The lawsuit of an Indiana police officer injured in a gunfight with a suspect over claims the shooter obtained his gun through alleged negligence by the store was rejected.
The Indiana Supreme Court last week in a 3-2 decision upheld a 2004 state law that a person cannot sue a firearms seller for misuse by a third party of a firearm in the case of Indianapolis police officer Dwayne Runnels vs. local gun store, KS&E Sports.
“By its plain terms, the statute immunizes a firearms seller from a damages suit for injuries caused by another person’s misuse of a firearm, regardless of whether the sale was lawful,” wrote Justice Geoffrey G. Slaughter for the majority in a 19-page opinion, with Justices Steven David and Mark Massa concurring.
In 2011, Runnels conducted a stop of a vehicle tied to an armed robbery and soon became involved in a shootout with Demetrious Martin, a felon, that left Martin dead and Runnels injured with a round to his pelvis. Martin’s gun, a Smith and Wesson .40, was recovered and traced to KS&E Sports.
A subsequent investigation found that Martin, along with his friend Tarus E. Blackburn, visited KS&E two months before the shooting and allegedly Martin selected the handgun in front of store employees for which Blackburn returned alone later that day and purchased. As part of a straw buy, Blackburn handed the gun over to Martin, who due to his criminal record was prohibited from firearm possession, in the store parking lot for $50.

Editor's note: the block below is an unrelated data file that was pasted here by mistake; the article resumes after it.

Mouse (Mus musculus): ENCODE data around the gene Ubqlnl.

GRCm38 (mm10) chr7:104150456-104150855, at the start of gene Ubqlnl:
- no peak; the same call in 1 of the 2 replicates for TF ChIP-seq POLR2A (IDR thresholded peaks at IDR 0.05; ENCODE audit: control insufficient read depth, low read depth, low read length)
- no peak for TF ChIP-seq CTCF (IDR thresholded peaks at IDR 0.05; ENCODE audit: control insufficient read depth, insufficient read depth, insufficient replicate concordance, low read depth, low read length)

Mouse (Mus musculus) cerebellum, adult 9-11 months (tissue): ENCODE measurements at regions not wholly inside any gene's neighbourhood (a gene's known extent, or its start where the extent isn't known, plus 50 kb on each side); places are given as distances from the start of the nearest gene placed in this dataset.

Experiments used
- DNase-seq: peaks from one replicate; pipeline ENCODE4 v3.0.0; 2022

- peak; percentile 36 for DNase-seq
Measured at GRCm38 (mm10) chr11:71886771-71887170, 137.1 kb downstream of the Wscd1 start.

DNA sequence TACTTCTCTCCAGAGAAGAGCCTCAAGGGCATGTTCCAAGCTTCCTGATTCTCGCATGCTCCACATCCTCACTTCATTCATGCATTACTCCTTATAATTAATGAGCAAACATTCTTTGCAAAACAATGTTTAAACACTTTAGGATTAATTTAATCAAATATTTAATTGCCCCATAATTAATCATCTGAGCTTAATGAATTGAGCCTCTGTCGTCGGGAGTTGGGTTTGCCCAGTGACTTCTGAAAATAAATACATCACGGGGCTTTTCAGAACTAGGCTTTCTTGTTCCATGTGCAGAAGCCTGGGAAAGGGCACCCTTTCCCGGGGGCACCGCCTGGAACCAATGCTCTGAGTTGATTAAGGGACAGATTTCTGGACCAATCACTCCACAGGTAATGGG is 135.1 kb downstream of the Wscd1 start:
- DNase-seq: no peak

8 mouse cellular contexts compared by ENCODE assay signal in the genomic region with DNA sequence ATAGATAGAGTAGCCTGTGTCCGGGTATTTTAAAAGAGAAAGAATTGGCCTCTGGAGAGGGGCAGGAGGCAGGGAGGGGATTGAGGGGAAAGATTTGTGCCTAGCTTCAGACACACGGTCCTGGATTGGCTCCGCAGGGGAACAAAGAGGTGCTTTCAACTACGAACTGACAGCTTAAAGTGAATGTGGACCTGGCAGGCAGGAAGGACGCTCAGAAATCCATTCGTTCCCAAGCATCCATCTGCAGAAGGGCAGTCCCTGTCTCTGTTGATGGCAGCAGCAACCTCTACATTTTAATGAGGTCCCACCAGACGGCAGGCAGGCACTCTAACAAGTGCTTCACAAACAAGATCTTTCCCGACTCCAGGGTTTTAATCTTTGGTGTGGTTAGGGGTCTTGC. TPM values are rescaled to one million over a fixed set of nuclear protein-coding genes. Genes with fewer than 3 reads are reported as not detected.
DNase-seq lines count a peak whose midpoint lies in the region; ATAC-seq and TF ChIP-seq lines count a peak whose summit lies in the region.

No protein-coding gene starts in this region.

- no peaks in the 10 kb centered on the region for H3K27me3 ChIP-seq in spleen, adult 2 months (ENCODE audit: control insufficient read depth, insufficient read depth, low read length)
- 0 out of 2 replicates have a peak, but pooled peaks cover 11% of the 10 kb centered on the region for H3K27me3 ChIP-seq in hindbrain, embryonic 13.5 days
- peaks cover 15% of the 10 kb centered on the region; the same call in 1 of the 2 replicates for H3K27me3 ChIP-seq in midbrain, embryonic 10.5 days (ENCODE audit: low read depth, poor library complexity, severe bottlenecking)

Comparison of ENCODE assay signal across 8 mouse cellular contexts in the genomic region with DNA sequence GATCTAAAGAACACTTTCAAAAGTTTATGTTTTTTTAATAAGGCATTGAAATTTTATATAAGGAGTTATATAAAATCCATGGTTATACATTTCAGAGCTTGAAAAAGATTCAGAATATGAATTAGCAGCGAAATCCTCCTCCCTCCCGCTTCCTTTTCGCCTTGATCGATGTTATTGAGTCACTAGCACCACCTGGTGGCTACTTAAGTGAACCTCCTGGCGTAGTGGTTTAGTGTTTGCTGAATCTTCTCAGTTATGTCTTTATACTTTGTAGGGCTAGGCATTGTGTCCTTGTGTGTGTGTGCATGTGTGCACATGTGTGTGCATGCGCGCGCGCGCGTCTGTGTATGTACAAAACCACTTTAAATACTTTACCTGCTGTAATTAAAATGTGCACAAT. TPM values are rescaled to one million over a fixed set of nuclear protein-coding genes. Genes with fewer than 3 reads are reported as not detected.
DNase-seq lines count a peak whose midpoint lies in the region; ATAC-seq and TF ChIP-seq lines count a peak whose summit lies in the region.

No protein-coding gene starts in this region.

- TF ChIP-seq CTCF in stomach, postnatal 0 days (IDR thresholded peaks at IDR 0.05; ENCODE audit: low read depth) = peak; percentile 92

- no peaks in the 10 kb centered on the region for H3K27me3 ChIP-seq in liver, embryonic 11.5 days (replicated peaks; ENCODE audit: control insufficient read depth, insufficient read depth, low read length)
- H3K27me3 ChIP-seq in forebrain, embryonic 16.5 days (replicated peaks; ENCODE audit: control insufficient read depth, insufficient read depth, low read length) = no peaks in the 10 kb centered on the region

Blackburn was charged and later pled guilty to one count of making a false statement in connection with the acquisition of a firearm, in violation of federal law, picking up twelve months in prison.
This brought a 2013 suit by Runnels against the gun shop, backed by the Brady Center to Prevent Gun Violence, alleging negligence by store employees. Attorneys for Runnels, citing negligent entrustment, argued that KS&E’s employees failed in their “duty to exercise reasonable care on selling firearms and to refrain from engaging in any activity that would create reasonably foreseeable risks of injury to others.”
For their part, KS&E, represented in court by Chicago attorney James Vogts with the National Shooting Sports Foundation alongside lawyer Christopher Renzulli, contended the act of a third party, Martin, was beyond the scope of their sale to Blackburn while state and federal law insulates them from damages.
Justice Robert Rucker and Chief Justice Loretta H. Rush agreed with the majority opinion in part, but did not concur that KS&E should be shielded from damages since they transferred a firearm to a prohibited possessor.
“It appears to me the statute was designed to protect innocent and unknowing gun sellers from the acts of third parties,” wrote Rucker in a dissent joined by Rush. “The legislature could not have intended to protect gun sellers from their own illegal acts.”